Ilya S. Savenok, Getty Images The sad news came across late Wednesday afternoon…
- Posted on Nov 20th 2007 12:00PM by Steve Hochman
But the film also shows Seeger to have taken a truly global embrace of music, well before it was remotely fashionable. There are clips of him with the Weavers, the postwar folk sensation, singing their first hit, the Israeli song 'Tzena, Tzena, Tzena,' of him performing the first Western-popular version of the Zulu singer Solomon Linda's 'Wimoweh (The Lion Sleeps Tonight)' and of him just a few years ago, at age 84, having an easier time with the Spanish than with the English translation of Jose Marti's 'Guantanamera' in a Carnegie Hall duet with his grandson Tao Rodriguez-Seeger (himself a member of the "subversive acoustic traditionalist" band the Mammals.
Of course, there's plenty in the film about his political activism, as well as his incalculable impact on the explosive Bob Dylan-led generation of folkies that followed. What will be most tantalizing to today's global music fans, though, is a brief bit of the movie showing Seeger taking a truly worldwide trip, literally, on a year he spent circumnavigating the Earth with his family, starting in 1963, right after finally being cleared of charges from his refusal to name names to the Cold War-hysteria-fueled U.S. Congressional House Un-American Activities Committee hearings, a stand that led to him being blacklisted by radio and TV across the nation. In these brief clips, we see films of the trip shot by his wife, Toshi Seeger, with sound recorded largely by their then quite-young son Danny. There's a bit of a traditional "rice dance" in Japan, a village hunting ceremony in Tanzania and a singing fisherman of Ghana on a canoe outing.
That's just a teaser, though. There are hours and hours of film from that excursion, and in the not-distant future it will be made available for the public.
"The Library of Congress is doing something wonderful," Seeger, now 88, says from his longtime home in the Hudson River Valley of upstate New York. "They're taking all the film, some of it raw footage, some edited by my wife and son, and they're digitalizing all of it. It's 16 millimeter film that was on its way to oblivion. But these cans had not been opened and exposed too much, and skilled professionals are now transferring a lot of 100 foot reels."
One respected ethnomusicologist who saw some of the films at a Library of Congress event last spring says that the collection holds great value -- even if he might be a little biased: Dr. Anthony Seeger, formerly director of Smithsonian Folkways Recordings at the Smithsonian Institute and currently a professor at UCLA, is Pete's nephew.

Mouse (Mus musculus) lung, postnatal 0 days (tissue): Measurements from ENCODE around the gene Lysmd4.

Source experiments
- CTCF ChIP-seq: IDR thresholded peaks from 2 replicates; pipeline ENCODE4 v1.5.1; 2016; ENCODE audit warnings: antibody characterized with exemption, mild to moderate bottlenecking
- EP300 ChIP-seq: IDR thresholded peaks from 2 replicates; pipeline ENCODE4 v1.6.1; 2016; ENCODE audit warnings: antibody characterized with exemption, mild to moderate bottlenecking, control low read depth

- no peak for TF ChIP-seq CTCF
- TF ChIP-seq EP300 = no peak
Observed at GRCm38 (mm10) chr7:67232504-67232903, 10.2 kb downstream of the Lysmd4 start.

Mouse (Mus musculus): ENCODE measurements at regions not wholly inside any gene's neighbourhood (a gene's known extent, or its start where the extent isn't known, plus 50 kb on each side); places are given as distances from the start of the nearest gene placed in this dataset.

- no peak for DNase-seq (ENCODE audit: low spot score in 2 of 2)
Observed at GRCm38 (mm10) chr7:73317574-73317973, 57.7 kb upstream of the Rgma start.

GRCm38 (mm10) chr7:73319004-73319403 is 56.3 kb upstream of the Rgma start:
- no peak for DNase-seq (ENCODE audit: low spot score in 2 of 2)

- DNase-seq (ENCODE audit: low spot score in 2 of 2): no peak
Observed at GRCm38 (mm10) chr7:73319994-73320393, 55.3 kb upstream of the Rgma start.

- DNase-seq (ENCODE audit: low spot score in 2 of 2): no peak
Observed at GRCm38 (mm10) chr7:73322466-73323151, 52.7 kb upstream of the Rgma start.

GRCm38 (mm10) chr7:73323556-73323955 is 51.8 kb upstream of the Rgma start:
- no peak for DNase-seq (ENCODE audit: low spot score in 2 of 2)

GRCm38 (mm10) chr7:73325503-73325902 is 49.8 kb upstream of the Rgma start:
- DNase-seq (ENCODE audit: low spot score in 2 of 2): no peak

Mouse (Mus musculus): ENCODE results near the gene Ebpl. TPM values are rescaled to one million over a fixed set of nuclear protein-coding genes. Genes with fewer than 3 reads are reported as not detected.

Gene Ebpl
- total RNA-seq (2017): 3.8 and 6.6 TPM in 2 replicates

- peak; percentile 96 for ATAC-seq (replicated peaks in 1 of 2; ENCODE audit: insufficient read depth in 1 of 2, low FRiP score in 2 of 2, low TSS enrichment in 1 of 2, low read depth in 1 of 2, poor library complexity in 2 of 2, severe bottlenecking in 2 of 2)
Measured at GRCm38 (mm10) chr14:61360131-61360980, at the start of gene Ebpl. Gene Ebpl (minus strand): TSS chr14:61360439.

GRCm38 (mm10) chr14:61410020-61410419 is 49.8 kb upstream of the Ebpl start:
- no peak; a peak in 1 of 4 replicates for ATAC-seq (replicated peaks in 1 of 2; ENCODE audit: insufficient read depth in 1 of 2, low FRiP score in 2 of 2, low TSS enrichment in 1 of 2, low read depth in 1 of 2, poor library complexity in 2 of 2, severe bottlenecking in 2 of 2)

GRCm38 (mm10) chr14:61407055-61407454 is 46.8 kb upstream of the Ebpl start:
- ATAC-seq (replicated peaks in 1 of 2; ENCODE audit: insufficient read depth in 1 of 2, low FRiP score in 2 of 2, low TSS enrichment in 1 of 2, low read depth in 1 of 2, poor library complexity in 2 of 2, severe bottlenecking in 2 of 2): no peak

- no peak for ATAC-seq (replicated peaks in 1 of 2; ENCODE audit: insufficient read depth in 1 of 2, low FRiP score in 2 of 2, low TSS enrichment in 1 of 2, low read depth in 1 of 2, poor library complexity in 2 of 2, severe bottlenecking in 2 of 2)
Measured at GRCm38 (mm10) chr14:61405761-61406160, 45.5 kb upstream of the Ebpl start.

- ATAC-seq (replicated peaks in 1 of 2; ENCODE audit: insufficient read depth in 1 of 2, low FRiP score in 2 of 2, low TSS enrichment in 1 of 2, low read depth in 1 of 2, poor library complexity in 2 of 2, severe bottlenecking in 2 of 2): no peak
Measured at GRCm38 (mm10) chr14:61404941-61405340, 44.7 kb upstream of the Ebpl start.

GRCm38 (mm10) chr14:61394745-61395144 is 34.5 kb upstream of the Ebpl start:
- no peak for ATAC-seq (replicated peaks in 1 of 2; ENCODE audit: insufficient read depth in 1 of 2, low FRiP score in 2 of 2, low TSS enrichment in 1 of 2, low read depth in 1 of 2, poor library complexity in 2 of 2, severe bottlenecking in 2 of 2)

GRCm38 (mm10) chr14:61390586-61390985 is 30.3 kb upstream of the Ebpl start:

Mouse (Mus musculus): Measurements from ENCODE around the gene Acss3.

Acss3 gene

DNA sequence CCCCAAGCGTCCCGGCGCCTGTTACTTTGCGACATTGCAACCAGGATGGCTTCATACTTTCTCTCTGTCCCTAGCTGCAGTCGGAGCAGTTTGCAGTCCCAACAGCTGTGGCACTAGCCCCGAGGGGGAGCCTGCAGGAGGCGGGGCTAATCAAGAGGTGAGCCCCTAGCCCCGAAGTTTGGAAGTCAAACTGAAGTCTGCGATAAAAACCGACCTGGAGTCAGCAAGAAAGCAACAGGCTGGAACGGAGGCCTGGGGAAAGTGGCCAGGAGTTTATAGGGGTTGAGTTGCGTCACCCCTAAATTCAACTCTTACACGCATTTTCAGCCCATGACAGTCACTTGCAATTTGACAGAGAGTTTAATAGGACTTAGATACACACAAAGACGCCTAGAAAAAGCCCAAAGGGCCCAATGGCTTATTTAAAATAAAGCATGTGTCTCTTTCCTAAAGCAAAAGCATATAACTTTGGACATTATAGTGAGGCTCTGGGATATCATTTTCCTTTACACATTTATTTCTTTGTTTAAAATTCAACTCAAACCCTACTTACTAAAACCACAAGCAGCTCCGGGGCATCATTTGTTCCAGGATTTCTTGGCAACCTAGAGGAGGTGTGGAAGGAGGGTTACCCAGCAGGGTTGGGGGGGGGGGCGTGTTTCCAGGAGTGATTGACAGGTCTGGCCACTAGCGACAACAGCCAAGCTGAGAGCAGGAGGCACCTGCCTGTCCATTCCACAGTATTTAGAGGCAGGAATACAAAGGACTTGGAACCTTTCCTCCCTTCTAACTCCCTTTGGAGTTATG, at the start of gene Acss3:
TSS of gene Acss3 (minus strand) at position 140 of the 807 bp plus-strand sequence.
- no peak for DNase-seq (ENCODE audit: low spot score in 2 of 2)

"They were quite impressive," says Dr. Seeger, who specializes in indigenous music of South America. "These are nice films, as well as some amazing things he did in the U.S., such as recording Big Bill Broonzy right before he went in for an operation and never sang in public again. These are wonderful things that have been restored."
Pete Seeger's curiosity about music from varied cultures came early in his life -- and with music that didn't always come from far away. "My father was a musicologist," he says. "He listened to music from all over the world, even before phonograph records were out of the cradle. In the '30s I remember him playing a record of banjo music that was from the Appalachians and I could hardly understand a word. And he said, 'Where do you think that's from?' I said, 'It sounds like China to me.' "
And he not only inherited his father's hunger for "foreign" sounds but also a desire to teach as much as possible about songs and their origins for his audiences. "I often talk too much about where a song comes from," he says. "Some people don't know that the words to 'Turn, Turn, Turn' were composed around 250 B.C. by a man named Qoheleth. And I found myself putting a tune to them and never imagined the Byrds would make such a wonderful version that the whole world would hear. But I try to explain without wasting too much of their time. A song can mean different things at different times to different people. What people might have thought of just a nice tune, years later, 'Gosh! There's a deeper meaning!' "
And with that, he starts to sing: "Swing low, sweet chariot, coming for to carry me home," his oh-so-familiar voice natural and easy, almost conversational. "Nice words. But later we realized it's about someone risking their life to help slaves to Canada."
He finds it a little ironic that people tend to identify him with specifically American music. "You might consider that American music is half African and half European. People around the world say, 'I love American music!' But they love the African rhythms."
If the availability of the travelogue films can help further the sense that music is just one extended community, then it will be progress, he says. Of course, it's a desire that he doesn't just limit to music.
"My hope for the world is that we will learn what fun it is to participate not just in the arts but in politics as well," he says.